GreenRoom: April 2011

A bill in the Senate (SB 86) would allow communities to blow off the Georgia Planning Act. They can still make plans, but they won’t be penalized by the state for failure to craft and implement their plans through denied funding and permits.

Created in 1989, the Georgia Planning Act obligates counties and cities to draft 20-year land use plans every 10 years, updating them every five; qualified communities are entitled to levy impact fees against a developer.

It is a Home Rule issue. If approved, the bill would give communities more resources to give developers a whole lot more leeway without the existing permitting and planning structure. SB 86 has the backing of the Georgia Municipal Association and the Associa-tion County Commissioners of Georgia (ACCG).

ACCG takes the position that compliance with the law hinders new regional collaboration among water and transportation districts.

The Planning Act has been implemented by the Georgia Department of Community Affairs with support from the Georgia Quality Growth Partnership, which consists of 30 public and private entities, and led to the Georgia Sig-nature Communities program; winners each year get two tiers of technical assistance and other resources to help them meet their goals.

The land use plans also serve a regional goal. This is where Regional Development Centers (RDCs) came from, which led to our current configuration of Transportation Special Local Option Sales Tax districts. If passed in 2012, the TSPLOST will allow these regions the option of levying a half-penny tax for transportation projects.

Some have complained that basing the TSPLOST districts on RDCs was too arbitrary, not based on transportation needs at all.

The Georgia Regional Trans-portation Authority has an advisory role on planning district projects but no authority.

Each municipality and county is required by the Georgia Planning Act to be a member of and pay dues to its RDC. The regional plans these centers come up with may be adopted by the state in a statewide land use plan. From a business standpoint, SB 86 makes sense, removing an expensive layer of bureaucracy imposed on local governments for a plan that is non-binding and perhaps unenforceable.

However, now that the traditional transportation funding sources have evaporated, these centers could be more important than ever. And as the state drafts a similar water sharing plan based on river basin districts, the tools RDCs have accumulated for regional planning could be beneficial.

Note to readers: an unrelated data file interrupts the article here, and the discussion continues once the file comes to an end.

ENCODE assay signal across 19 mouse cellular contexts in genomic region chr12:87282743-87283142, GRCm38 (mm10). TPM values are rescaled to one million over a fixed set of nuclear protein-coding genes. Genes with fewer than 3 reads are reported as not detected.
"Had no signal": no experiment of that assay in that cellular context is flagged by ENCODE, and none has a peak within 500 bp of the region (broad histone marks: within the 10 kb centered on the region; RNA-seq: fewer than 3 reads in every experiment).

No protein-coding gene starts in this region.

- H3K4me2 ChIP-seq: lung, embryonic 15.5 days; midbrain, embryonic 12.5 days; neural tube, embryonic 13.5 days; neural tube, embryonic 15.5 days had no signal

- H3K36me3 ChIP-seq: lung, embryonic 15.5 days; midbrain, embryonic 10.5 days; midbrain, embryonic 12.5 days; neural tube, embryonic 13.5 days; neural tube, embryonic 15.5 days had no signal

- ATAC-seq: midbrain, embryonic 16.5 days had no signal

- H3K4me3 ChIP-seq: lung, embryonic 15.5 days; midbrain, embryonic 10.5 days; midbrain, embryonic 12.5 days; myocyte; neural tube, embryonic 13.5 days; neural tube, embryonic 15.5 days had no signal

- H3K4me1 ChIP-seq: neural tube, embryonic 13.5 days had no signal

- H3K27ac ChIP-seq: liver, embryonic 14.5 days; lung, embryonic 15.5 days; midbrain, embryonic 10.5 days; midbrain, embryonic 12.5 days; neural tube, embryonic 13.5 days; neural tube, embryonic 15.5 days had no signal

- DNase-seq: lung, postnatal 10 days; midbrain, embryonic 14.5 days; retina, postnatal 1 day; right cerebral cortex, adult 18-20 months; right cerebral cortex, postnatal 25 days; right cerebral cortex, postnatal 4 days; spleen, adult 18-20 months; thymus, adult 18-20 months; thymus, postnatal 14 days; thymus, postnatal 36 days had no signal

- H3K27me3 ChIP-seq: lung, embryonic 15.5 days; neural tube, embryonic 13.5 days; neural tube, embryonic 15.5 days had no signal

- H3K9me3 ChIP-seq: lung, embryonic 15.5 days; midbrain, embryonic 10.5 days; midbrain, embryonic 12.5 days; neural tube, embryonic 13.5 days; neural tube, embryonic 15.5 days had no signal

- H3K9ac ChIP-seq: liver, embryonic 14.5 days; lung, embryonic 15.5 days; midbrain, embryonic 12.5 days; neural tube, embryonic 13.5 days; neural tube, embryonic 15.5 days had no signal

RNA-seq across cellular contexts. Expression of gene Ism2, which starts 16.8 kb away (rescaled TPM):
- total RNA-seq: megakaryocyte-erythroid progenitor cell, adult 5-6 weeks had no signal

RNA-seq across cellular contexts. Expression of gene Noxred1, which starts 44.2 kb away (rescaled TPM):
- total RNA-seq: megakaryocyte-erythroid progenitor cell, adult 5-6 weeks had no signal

Maybe some of the T-SPLOST funding could go toward these centers to help coordinate transportation projects, if a bigger connection between land use planning and transportation in Georgia can be established.

It’s also worth noting that Georgia’s Conservation Subdivision Ordinance is championed by the Georgia Quality Growth Partnership, which offers many online resources to help communities. Conservation subdivisions are being used in communities around the state seeking to handle projected growth without losing the charm of their rural environment to “stick-built” housing development:

Carrollton, for example, requires new subdivisions to set aside up to 30 percent of their gross area as greenspace.

Coweta County has been buying property for public greenspace and conservation subdivisions with support from the Citizen’s Advisory Board.

Walker County received a grant from the DCA Quality Growth Grant Program to modify existing land-use regulations and adopt conservation subdivision ordinances, adopt building codes and a county-wide inspection program.

In the past few years, conservation subdivisions have slowed like most other residential building projects. But as we see glints of sunshine emerge, let’s not forget or dismantle the programs that emerged from the Georgia Planning Act during the growth boom to help suburban, exurban and growing communities accommodate new residents while protecting our agricultural and environmental heritage.

If the current growth planning structure is killing our local governments, replace it with something we can afford, but don’t abandon the ship in stream.

(Next month in Georgia Trend: Corporate Sustainability Rankings.)

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